Gulf seafood is scratched off the menu at the Pearl despite the eatery's location near the gulf on Treasure Island.
That's because customers are willing to fork out $28 for Hawaiian snapper, but turn up their noses at $18 grouper from the Gulf of Mexico.
"I tell customers there is nothing wrong with gulf seafood, but they still won't go for it," said chef-owner Karim Chiadmi. "I used to have a lot of fish from the gulf, but I lost money trying to sell it."
Eight weeks after the oil stopped gushing, diners are regaining their shaken confidence in seafood, but remain particularly leery about anything culled from the gulf.
Never mind that there's no product shortage except for gulf oysters. Or that regulators cleared 85 percent of the 600,000 square miles of gulf waters for fishing, up from 63 percent a month ago. Or that testing for traces of oil by-products around the spill area has been stepped up.
"So far no contaminated seafood has entered the stream of commerce," said Martin May, a seafood research manager with the Florida Department of Agriculture. "We believe that within 60 days or so of an 'all clear,' we'll get a majority of customers back. But the rest are occasional seafood eaters who are critical long term."
Flagging demand lingered long enough that gulf seafood prices are falling. And after a 50 percent run-up, prices are leveling off for oysters, which were hurt when 40 percent of the Louisiana crop was wiped out by a decision to flood the delta with freshwater to keep oil out of the marshes.
"We're continually getting questions about whether the seafood is safe," said Gib Magliano, owner of Save on Seafood, a St. Petersburg retailer that wholesales to Publix, Red Lobster, Cheesecake Factory and Cisco, the big restaurant food supplier. "Are the oysters safe? Do the shrimp have oil on them? Stupid stuff like that."
"That's our quandary," said Matt Loder, owner of the eight-store Crabby Bill's restaurant chain, which had to put on the back burner plans to sell only domestic seafood because of the oil spill. "How do you market that there is nothing wrong?"
"We've had no issues with availability," said Shannon Patten, spokeswoman for Publix Super Markets. "Over the past three or four weeks prices have fallen for shrimp. But we think grouper prices are dropping because longline fishing reopened, so supply is up."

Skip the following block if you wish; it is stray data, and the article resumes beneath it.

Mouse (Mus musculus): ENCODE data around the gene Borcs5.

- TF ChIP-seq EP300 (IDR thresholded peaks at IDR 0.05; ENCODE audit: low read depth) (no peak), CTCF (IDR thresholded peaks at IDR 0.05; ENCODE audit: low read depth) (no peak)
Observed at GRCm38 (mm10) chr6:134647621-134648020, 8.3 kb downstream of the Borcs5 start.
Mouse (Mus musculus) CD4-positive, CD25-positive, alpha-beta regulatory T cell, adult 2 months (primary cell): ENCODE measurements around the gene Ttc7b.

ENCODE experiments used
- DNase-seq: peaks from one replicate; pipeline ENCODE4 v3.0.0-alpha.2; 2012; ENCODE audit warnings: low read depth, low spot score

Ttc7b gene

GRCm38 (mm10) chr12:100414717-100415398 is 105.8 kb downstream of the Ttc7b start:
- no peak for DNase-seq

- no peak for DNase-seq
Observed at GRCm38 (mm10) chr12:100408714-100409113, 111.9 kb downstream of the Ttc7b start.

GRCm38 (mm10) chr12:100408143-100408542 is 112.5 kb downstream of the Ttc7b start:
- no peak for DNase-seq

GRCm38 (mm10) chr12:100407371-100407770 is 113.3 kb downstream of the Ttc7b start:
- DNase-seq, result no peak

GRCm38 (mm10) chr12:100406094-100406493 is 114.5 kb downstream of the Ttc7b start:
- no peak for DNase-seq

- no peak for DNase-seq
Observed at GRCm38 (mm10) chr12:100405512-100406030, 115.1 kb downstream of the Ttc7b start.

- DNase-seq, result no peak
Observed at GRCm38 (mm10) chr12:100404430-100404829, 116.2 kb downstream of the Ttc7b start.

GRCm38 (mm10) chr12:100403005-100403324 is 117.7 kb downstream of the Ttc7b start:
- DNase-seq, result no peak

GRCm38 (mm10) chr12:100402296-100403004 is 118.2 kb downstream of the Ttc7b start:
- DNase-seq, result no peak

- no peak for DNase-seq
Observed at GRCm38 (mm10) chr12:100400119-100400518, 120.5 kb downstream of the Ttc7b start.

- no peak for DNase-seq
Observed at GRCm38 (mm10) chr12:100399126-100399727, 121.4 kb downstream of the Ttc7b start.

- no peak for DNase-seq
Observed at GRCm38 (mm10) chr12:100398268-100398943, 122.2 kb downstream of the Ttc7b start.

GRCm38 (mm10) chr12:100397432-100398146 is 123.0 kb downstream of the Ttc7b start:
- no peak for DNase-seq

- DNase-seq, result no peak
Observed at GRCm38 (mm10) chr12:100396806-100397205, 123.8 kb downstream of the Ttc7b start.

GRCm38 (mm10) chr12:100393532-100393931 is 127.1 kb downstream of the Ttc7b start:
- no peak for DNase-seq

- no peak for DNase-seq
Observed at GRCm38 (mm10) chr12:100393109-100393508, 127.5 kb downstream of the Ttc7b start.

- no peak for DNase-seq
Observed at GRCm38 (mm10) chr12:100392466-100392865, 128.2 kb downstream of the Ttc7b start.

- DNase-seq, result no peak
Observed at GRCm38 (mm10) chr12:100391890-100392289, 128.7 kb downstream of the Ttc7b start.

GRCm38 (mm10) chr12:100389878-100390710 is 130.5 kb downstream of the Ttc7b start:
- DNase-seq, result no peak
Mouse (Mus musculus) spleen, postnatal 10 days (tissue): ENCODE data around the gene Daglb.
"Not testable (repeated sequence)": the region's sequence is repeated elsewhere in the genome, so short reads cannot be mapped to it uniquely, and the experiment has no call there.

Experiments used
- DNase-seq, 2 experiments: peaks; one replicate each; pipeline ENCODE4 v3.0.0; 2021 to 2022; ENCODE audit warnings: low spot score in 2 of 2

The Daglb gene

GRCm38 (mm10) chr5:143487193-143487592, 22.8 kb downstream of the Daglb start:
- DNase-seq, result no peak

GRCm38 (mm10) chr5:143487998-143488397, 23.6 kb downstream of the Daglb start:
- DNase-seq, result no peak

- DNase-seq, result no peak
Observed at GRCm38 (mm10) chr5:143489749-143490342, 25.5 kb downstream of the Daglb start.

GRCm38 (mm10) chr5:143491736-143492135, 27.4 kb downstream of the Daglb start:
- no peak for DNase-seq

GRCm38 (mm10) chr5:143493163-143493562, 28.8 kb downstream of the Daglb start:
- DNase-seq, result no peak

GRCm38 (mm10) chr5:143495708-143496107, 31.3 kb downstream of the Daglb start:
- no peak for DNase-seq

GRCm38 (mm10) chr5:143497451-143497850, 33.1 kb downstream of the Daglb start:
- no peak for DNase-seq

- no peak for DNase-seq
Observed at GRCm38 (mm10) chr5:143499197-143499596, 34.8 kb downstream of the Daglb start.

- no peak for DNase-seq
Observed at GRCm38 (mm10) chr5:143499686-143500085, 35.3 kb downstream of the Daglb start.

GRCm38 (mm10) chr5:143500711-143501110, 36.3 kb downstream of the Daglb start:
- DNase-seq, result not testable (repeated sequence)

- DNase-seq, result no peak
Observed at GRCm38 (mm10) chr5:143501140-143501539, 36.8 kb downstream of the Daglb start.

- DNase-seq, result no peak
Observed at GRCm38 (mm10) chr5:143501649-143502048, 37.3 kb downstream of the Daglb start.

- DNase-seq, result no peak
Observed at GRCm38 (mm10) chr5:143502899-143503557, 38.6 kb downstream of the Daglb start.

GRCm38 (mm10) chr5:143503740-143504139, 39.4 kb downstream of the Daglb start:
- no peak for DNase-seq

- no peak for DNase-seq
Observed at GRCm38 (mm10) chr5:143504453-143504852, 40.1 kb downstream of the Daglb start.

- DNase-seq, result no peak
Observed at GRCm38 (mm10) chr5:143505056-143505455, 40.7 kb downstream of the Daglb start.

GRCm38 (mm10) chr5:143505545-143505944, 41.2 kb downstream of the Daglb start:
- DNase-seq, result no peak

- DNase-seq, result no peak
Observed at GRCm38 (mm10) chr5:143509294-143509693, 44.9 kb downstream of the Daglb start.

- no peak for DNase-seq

America imports 83 percent of its seafood from other countries and only 2 percent from the gulf. So suppliers had little trouble finding replacements while the Deepwater Horizon disaster raged.
On the line are the livelihoods of thousands employed by the Gulf Coast fishing industry. Oil idled many boats in port much of the summer. In Louisiana only 20 percent of the fleet is out fishing because bigger boats are working for BP or because gulf seafood prices sank too low to cover expenses.
While many marine scientists say more research is required to give a clean bill of health to fishing grounds near the spill, the federal government has dramatically increased seafood testing there. Measures include smell tests, water quality samples and so far carving up 30,000 seafood creatures in search of oil by-products.
"The level of testing of gulf seafood is unprecedented in the U.S. and possibly anywhere," said Gavin Gibbons, spokesman for the National Fisheries Institute, a trade group.
Normally, consumers forget major food safety scares and sales fully recover within four to six weeks. Not this time.
As seafood demand remained relatively stable through the summer, confidence in the safety of gulf seafood nationally is showing only initial signs of a comeback.
At the height of the spill, surveys found 41 percent of seafood shoppers were unwilling to buy gulf seafood and almost a third unwilling to buy any seafood. Since then shopper concerns have eased.
"My educated guess is it's turned positive by about 20 percent since hitting bottom," said Dennis Degeneffe, who compiles the Food Industry Safety Tracking study at the University of Minnesota. "But we still have a long way to go to recovery. The around-the-clock media coverage has stopped. So the healing process has begun."
Americans have been more skittish about seafood safety than other foods for a long time. That's partly because, except for coastal areas, fresh seafood has been a mass market product for only a few decades. Americans are less certain about how to choose or cook seafood, much less ask where it comes from. That's why $50 billion of the $75.5 billion in seafood sold last year was served at restaurants.
That explains why the first steps Louisiana seafood marketers chose to rehab their brand are appearances by New Orleans celebrity chefs touting the safety of gulf seafood. They also are hosting influential chefs from other regions on inspection tours of industry facilities.
"The gulf seafood industry has a major branding challenge rebuilding lost trust. It's going to take years," said Ewell Smith, executive director of the Louisiana Seafood Marketing Board.
"Before the oil spill we were losing market share to the imports," he said. "Now we face images of oiled pelicans that are really burned into people's imaginations."
Mark Albright can be reached at firstname.lastname@example.org or (727) 893-8252.